This ram, or "bata," mask is an example of the boldly designed reductive stylization of a highly inventive Kwele sculptor. The slitted almond-shaped eyes are set in a concave diamond face within a recessed heart-shaped frame. The face is whitened with kaolin and framed by the curved arcs of a pair of animal horns that emerge from the crown of the head and meet at the base of the chin. Working with a seemingly flat representation, the artist has skillfully drawn upon the use of alternating negative and positive spaces and faceted surfaces.
Known as "ekuk" or "things of the forest" this genre of mask act as intermediaries between the forest and the village. Additionally, the gentle curving horns of the "bata" mask are understood to be a metaphor for the cosmic unification of those two realms. Though their dance is characterized as human, "ekuk" have fantastical attributes: trunks, beaks, or horns. Often painted white, a color the Kwele associate with light and clarity the "ekuk" are portrayed as possessing the clairvoyance necessary to fight witchcraft.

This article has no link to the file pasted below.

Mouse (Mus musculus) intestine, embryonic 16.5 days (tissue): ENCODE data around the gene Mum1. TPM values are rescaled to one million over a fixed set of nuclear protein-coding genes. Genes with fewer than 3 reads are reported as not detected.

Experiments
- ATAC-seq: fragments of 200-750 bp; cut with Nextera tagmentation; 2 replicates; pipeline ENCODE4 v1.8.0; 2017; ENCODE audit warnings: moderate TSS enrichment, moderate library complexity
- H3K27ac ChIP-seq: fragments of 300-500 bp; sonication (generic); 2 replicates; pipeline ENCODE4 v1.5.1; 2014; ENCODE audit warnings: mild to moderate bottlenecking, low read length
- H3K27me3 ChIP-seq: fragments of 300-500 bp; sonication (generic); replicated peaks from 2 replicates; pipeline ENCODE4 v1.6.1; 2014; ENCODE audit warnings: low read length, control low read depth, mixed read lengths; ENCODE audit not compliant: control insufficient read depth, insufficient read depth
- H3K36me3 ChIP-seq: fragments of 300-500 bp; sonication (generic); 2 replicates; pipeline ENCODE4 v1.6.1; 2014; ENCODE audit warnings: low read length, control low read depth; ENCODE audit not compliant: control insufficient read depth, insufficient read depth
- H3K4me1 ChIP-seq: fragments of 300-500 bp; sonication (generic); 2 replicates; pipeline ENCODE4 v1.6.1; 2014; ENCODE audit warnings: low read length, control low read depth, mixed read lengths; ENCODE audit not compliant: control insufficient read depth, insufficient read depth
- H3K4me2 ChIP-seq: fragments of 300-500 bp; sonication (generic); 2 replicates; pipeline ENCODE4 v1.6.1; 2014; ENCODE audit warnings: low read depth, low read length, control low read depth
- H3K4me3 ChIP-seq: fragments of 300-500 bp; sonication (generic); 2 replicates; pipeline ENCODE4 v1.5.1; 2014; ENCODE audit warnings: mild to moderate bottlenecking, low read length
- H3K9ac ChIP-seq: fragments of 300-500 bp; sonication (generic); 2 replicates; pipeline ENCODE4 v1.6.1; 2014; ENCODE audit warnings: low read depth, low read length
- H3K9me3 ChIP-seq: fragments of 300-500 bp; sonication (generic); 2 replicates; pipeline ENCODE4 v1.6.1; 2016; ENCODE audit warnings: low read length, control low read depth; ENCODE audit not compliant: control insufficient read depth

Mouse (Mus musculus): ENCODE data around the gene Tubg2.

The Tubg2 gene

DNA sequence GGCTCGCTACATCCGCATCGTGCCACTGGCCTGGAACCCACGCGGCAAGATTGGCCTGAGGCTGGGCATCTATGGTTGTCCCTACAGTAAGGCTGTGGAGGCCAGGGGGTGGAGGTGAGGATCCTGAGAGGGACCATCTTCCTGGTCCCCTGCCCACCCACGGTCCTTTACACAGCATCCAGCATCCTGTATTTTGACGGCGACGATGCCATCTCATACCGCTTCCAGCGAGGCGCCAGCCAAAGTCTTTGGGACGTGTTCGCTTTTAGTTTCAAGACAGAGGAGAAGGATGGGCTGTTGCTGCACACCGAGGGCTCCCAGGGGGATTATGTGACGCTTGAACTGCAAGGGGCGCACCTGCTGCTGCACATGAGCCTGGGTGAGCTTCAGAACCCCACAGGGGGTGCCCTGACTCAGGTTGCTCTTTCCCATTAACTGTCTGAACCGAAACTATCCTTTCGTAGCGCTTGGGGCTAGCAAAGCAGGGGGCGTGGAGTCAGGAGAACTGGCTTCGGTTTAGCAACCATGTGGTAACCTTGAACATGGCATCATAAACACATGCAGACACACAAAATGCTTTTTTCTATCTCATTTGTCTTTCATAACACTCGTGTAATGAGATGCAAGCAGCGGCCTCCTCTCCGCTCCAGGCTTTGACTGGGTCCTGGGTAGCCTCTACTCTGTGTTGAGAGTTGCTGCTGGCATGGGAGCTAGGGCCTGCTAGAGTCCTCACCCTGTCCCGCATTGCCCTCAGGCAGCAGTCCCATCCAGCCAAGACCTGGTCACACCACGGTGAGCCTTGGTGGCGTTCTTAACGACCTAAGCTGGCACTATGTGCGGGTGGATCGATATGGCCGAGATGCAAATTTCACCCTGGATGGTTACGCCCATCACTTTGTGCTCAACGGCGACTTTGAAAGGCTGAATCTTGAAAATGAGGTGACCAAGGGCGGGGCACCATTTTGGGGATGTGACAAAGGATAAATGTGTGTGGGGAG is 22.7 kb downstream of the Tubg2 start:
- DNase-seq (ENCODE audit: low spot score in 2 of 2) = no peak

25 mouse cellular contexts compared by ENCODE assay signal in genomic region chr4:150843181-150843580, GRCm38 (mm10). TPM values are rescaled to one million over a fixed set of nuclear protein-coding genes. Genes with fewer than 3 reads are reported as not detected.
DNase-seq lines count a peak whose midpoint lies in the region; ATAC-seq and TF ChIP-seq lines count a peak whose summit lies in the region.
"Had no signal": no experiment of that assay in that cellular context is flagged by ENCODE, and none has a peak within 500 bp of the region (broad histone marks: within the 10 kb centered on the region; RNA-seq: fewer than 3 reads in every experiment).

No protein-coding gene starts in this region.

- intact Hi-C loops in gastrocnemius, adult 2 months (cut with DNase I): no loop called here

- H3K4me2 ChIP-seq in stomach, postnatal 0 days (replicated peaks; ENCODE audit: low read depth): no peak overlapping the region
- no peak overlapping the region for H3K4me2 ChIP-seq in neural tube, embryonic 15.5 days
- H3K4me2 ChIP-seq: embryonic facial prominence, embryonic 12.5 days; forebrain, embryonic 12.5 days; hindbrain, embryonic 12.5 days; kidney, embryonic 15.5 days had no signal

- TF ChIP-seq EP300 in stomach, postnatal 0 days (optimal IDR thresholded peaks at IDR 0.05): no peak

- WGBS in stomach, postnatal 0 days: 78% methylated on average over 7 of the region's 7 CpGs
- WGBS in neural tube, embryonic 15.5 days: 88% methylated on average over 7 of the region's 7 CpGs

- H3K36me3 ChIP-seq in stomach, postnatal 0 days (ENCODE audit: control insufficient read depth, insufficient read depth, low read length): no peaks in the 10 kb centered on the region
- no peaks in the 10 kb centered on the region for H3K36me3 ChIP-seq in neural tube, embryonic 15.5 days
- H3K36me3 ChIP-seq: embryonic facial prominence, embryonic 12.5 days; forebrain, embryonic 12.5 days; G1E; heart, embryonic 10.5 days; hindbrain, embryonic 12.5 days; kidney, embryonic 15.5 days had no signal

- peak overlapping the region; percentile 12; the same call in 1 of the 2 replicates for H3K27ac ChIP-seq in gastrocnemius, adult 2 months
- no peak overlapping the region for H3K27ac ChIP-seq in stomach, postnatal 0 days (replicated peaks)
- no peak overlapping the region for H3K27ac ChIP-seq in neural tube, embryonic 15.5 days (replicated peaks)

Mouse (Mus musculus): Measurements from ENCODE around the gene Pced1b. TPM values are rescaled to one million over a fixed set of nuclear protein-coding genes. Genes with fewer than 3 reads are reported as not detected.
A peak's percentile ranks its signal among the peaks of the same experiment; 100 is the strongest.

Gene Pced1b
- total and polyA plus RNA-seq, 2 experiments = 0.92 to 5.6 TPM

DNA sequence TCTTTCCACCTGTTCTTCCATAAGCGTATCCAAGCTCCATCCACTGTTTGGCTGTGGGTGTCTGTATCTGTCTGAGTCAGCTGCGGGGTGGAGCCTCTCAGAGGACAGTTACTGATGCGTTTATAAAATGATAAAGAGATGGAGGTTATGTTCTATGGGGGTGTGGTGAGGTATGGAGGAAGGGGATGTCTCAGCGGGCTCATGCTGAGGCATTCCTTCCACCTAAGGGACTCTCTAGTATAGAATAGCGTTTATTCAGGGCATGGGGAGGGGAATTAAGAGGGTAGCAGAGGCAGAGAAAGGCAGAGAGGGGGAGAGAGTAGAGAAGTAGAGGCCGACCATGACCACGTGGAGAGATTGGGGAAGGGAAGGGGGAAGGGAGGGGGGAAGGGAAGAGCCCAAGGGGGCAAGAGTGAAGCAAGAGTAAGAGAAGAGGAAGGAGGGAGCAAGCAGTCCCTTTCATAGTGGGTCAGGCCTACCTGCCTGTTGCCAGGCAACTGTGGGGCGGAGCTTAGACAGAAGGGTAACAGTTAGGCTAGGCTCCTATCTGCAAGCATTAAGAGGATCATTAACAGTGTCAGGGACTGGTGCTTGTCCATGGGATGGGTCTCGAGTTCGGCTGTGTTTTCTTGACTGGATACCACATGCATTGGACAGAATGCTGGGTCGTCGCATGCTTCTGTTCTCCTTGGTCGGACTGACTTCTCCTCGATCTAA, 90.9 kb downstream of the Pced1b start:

In Kwele villages rituals known as "beete" are enacted at times of crisis in order to mobilize the powers of the ancestors. The skulls of important deceased family members are preserved to combat the negative forces that threatened to destroy a community with famine, disease, or war. "Beete" is a multiple-day festivity, which culminates in the communal consumption of a medicinal stew, which has been activated by the "heat" of the dancing and singing of the "ekuk" masks and villagers.
[Julius Carlebach Gallery, New York, until 1956]; Nelson A. Rockefeller, New York, 1956, on loan to The Museum of Primitive Art, New York, 1956–1978
Art of Oceania, Africa, and the Americas from the Museum of Primitive Art. New York: The Metropolitan Museum of Art, 1969, 411.
Newton, Douglas, Julie Jones, and Kate Ezra. The Pacific Islands, Africa, and the Americas. New York: The Metropolitan Museum of Art, 1987, p. 97.